The end.

After the final out I stood in the dugout and watched TCU celebrate, keeping an eye out for a 6-foot horned frog hopping around the field. Kool and the Gang blared over the PA system, reminding me of dancing at weddings. But I felt like I’d been left.

So, I walked around the concourse alone in search of water fountains and reporters I recognized before walking down a flight of concrete steps and beyond a black iron gate. I saw a few people wearing maroon and white shirts. They chatted with each other, and I don’t think they noticed me.

I didn’t recognize anyone so I stood back from the gate, dodging a guy in a TCU polo driving a golf cart piled high with giant trash bags. I couldn’t remember how to find my way to my car. I had followed a crowd the night before, introducing myself to Bear fans, a father and son, whose relative swam for Missouri State. They knew where they were going, so I walked with them.

A shuttle idled by the curb, but I saw young guys still wearing jerseys covered in specks of maroon and white arranged in camouflage patterns. There was no mistaking them. They had tears in their eyes.

One mother reached for her son and held him for several minutes. I blinked and looked away. A freshman pitcher posed for a photo with two kids half his height, perhaps cousins he wouldn’t see while he was gone playing summer ball.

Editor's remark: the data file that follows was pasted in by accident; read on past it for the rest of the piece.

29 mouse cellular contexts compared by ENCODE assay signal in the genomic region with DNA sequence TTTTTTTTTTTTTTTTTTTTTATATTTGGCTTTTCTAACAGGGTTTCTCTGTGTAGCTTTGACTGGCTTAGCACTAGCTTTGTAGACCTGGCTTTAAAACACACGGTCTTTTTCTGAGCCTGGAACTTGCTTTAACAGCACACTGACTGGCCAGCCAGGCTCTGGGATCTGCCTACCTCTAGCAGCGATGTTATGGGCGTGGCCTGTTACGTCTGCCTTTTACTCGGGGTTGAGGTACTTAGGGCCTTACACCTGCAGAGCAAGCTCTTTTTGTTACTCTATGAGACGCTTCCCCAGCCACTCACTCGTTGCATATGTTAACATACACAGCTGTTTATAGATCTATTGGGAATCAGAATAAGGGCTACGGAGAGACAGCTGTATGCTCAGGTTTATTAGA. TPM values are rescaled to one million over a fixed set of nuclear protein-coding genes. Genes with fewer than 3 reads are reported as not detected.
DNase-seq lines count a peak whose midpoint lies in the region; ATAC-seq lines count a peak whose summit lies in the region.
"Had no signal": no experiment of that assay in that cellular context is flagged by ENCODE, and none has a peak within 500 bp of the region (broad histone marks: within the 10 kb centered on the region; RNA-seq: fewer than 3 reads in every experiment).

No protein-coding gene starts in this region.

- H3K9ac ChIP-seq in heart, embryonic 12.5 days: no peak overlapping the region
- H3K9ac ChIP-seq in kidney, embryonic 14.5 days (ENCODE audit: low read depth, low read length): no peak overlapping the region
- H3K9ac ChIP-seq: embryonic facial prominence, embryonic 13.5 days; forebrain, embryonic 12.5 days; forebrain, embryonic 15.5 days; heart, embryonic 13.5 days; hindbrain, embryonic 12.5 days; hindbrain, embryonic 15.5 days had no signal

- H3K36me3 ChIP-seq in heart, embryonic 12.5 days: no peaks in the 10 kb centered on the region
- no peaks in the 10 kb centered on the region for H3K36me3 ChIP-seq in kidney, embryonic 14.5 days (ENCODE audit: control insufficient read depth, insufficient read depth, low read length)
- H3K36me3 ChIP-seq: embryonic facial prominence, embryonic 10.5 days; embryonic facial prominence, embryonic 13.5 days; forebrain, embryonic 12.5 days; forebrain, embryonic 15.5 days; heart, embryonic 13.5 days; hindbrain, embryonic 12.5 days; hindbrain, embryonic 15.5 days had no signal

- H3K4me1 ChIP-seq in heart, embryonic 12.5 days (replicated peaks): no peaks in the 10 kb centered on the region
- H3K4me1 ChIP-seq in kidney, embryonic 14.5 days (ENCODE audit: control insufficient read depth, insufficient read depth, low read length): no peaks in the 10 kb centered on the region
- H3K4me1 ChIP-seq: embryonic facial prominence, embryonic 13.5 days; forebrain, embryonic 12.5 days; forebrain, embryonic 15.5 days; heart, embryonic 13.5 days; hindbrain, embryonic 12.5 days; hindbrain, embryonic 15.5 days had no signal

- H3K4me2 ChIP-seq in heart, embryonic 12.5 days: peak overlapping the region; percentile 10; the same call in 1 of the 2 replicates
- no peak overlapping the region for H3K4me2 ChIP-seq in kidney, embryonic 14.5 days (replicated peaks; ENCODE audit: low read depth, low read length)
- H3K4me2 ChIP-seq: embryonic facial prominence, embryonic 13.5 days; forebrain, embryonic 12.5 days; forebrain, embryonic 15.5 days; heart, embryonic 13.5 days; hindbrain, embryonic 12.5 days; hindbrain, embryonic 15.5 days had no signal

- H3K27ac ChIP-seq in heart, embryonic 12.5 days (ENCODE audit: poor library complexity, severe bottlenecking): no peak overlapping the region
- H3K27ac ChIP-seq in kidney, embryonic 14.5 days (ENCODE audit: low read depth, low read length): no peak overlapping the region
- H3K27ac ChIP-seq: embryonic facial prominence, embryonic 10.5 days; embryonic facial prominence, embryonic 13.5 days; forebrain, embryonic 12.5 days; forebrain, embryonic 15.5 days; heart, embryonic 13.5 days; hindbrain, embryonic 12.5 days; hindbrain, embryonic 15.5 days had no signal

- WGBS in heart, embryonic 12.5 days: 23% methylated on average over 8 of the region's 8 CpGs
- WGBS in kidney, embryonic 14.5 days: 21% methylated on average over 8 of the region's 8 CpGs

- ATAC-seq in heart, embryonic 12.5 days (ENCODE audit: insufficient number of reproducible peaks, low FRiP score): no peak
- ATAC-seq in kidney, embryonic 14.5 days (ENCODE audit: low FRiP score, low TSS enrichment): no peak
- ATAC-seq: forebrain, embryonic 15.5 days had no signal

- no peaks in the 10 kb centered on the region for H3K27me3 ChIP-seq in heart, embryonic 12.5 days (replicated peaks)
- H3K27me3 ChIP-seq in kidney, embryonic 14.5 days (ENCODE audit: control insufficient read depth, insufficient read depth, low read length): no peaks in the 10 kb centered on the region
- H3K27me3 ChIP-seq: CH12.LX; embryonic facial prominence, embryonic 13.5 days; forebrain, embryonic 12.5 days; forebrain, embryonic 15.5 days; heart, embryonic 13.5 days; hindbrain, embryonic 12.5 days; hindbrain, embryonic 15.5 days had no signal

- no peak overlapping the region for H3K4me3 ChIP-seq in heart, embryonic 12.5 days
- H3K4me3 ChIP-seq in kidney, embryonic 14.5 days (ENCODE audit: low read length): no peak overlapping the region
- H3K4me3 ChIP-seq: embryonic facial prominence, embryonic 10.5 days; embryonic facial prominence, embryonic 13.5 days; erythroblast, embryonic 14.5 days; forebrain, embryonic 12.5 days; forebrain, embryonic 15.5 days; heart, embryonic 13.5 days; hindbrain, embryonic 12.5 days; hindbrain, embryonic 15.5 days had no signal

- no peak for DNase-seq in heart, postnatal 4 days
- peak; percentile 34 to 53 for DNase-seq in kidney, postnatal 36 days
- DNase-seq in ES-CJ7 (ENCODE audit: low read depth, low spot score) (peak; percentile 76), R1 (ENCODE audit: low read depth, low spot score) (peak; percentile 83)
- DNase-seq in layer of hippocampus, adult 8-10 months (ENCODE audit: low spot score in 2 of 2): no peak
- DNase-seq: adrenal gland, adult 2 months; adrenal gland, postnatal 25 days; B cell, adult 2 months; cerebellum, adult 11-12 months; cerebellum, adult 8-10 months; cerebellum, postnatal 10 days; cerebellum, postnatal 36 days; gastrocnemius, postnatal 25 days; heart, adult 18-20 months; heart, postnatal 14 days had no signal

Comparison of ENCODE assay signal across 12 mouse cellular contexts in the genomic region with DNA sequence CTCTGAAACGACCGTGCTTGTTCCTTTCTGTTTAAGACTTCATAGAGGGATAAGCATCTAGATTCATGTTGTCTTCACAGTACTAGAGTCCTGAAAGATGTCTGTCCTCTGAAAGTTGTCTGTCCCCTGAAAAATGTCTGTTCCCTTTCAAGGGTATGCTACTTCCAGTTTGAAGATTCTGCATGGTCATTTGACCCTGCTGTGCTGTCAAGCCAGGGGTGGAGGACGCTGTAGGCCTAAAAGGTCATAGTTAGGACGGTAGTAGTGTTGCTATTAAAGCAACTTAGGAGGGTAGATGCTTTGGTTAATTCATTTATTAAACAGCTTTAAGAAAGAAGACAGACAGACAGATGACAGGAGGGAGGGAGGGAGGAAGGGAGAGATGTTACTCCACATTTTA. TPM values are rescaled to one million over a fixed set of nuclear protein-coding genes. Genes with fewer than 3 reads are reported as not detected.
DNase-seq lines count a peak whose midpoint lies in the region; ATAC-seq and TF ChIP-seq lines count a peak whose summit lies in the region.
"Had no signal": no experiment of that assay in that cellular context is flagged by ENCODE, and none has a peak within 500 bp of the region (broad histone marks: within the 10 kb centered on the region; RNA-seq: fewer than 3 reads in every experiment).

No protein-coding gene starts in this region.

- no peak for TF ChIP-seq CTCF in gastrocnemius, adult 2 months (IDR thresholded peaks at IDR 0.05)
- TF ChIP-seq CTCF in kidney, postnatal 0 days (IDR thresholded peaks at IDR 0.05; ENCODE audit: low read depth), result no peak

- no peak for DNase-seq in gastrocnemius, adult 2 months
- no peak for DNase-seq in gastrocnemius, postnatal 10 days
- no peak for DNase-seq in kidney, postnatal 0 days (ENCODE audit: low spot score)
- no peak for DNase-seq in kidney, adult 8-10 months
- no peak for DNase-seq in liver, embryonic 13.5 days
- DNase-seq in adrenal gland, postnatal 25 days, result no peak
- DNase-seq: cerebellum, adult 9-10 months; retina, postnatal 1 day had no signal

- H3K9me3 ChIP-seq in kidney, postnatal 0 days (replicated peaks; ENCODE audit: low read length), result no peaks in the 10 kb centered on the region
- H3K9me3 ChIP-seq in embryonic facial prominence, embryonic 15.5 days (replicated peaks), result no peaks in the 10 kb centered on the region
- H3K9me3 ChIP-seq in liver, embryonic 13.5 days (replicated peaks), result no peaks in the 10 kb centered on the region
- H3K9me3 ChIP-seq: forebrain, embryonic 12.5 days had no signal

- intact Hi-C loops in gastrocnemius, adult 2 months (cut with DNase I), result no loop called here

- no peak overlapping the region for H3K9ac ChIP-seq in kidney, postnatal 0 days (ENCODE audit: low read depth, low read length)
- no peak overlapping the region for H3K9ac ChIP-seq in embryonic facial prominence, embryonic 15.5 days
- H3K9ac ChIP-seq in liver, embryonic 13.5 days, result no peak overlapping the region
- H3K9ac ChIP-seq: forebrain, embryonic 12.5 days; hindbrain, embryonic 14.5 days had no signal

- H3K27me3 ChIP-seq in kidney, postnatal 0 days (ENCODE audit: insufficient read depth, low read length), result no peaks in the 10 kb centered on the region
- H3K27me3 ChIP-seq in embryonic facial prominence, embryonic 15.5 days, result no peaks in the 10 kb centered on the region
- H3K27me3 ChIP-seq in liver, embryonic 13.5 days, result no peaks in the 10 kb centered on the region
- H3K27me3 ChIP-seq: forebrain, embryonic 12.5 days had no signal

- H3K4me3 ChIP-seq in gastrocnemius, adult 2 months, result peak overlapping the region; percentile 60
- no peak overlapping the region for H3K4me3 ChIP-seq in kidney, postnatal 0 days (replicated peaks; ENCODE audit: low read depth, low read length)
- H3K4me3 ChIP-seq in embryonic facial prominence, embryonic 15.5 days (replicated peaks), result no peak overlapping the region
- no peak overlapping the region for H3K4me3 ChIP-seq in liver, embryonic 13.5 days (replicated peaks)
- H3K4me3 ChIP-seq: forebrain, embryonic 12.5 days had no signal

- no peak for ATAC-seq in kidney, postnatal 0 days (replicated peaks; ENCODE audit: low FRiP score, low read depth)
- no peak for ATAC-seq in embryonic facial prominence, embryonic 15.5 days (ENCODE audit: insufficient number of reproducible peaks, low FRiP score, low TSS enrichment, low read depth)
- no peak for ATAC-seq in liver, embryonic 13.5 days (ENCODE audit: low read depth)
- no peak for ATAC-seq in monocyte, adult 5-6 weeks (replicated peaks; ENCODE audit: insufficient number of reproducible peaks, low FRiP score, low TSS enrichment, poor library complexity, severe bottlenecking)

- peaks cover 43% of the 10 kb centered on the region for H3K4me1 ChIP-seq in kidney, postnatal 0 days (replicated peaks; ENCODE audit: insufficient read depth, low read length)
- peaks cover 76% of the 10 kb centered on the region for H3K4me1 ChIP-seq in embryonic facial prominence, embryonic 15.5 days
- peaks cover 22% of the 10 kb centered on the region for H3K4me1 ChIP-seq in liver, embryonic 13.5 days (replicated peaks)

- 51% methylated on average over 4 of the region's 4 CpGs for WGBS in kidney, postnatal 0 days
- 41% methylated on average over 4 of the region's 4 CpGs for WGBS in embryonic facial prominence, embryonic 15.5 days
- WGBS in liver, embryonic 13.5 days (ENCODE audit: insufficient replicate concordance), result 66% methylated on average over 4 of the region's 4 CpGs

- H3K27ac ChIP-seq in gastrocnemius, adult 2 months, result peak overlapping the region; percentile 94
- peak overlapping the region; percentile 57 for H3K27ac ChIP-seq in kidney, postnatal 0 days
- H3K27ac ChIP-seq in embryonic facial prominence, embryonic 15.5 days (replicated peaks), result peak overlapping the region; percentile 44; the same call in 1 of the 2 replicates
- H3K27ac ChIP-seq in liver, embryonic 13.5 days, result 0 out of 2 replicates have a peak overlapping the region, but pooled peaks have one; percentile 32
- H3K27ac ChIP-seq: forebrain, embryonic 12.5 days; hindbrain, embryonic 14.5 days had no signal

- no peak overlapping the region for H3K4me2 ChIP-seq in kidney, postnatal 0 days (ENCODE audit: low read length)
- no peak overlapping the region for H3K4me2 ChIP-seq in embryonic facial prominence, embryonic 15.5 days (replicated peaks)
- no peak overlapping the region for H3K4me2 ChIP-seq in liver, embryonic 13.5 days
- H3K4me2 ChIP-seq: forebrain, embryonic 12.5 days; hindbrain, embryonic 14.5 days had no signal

A young woman wiped tears away, heartbroken at being apart from her big brother. I told her maybe his new team wouldn’t be too far away. Turns out, it’s Chicago. They even have relatives there.

As each player walked through the gate – season over, and career for some – the parents, siblings, girlfriends, and essayist all clapped. Some players lifted their heads and looked at their supporters. Some couldn’t.

They walked to their shuttle.

I walked to mine.

The next day the players smiled as their teammate was drafted in the first round. He packed for meetings and interviews, and rookie ball somewhere. The other players packed for the Cape Cod League; the Coastal Plains League, the Prospect League. Still others scanned booklists for MBA programs, or emails from new bosses.

As for me, I drove back to Missouri, slowing down for Oklahoma tollbooths and gas station coffee.

That was that. For now.

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